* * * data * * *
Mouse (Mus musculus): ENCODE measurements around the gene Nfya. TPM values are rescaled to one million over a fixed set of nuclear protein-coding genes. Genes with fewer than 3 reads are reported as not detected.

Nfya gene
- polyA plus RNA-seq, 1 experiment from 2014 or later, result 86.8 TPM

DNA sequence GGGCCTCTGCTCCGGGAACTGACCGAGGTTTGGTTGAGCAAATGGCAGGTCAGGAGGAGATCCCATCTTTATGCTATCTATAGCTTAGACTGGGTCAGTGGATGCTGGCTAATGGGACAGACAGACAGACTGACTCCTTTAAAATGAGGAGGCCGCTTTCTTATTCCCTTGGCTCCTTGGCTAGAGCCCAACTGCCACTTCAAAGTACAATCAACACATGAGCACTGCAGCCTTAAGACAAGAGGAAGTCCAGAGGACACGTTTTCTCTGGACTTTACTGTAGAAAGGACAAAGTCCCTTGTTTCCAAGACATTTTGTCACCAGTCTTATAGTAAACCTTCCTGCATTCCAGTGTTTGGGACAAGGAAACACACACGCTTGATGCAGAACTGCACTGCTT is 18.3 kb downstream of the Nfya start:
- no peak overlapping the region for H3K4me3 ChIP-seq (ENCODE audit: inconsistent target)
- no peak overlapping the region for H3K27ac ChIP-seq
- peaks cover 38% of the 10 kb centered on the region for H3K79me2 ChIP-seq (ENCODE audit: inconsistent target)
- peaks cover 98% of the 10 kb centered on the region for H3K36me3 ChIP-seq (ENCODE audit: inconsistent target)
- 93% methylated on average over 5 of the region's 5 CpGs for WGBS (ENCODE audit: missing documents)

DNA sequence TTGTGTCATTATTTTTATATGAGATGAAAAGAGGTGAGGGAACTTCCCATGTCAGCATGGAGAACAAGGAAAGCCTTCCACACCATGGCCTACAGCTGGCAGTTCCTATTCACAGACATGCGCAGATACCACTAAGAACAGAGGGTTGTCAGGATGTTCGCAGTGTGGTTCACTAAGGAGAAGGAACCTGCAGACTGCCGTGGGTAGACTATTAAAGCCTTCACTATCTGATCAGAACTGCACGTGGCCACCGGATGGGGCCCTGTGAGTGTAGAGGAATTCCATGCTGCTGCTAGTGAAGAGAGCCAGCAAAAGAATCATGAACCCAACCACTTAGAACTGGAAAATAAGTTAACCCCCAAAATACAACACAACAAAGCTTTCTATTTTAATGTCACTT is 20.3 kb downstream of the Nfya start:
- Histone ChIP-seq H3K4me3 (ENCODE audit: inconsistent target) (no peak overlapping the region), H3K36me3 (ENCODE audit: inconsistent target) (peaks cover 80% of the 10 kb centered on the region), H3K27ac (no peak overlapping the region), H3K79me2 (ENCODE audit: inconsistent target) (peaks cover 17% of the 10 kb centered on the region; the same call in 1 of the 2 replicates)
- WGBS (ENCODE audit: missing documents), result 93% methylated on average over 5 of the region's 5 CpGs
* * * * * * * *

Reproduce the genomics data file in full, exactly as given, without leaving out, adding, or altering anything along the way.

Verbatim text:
Mouse (Mus musculus): ENCODE measurements around the gene Nfya. TPM values are rescaled to one million over a fixed set of nuclear protein-coding genes. Genes with fewer than 3 reads are reported as not detected.

Nfya gene
- polyA plus RNA-seq, 1 experiment from 2014 or later, result 86.8 TPM

DNA sequence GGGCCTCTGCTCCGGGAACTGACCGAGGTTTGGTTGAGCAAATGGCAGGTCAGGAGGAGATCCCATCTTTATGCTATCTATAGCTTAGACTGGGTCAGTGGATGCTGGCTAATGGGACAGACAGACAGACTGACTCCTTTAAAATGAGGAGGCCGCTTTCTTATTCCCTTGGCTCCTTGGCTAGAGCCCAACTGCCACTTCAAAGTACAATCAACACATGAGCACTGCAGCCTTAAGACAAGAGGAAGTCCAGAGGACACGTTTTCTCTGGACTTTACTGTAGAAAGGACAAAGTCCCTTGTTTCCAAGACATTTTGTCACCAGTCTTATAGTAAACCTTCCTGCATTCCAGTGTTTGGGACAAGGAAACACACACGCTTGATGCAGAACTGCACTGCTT is 18.3 kb downstream of the Nfya start:
- no peak overlapping the region for H3K4me3 ChIP-seq (ENCODE audit: inconsistent target)
- no peak overlapping the region for H3K27ac ChIP-seq
- peaks cover 38% of the 10 kb centered on the region for H3K79me2 ChIP-seq (ENCODE audit: inconsistent target)
- peaks cover 98% of the 10 kb centered on the region for H3K36me3 ChIP-seq (ENCODE audit: inconsistent target)
- 93% methylated on average over 5 of the region's 5 CpGs for WGBS (ENCODE audit: missing documents)

DNA sequence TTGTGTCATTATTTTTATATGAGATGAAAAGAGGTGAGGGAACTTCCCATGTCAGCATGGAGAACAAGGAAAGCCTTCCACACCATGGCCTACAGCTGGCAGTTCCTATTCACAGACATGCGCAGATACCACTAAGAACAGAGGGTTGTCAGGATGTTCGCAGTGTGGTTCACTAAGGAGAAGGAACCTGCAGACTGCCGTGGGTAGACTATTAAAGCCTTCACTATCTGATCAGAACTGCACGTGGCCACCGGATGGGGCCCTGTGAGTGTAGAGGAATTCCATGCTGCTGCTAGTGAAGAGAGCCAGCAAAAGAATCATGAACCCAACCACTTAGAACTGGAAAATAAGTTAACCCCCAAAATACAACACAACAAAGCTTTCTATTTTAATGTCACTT is 20.3 kb downstream of the Nfya start:
- Histone ChIP-seq H3K4me3 (ENCODE audit: inconsistent target) (no peak overlapping the region), H3K36me3 (ENCODE audit: inconsistent target) (peaks cover 80% of the 10 kb centered on the region), H3K27ac (no peak overlapping the region), H3K79me2 (ENCODE audit: inconsistent target) (peaks cover 17% of the 10 kb centered on the region; the same call in 1 of the 2 replicates)
- WGBS (ENCODE audit: missing documents), result 93% methylated on average over 5 of the region's 5 CpGs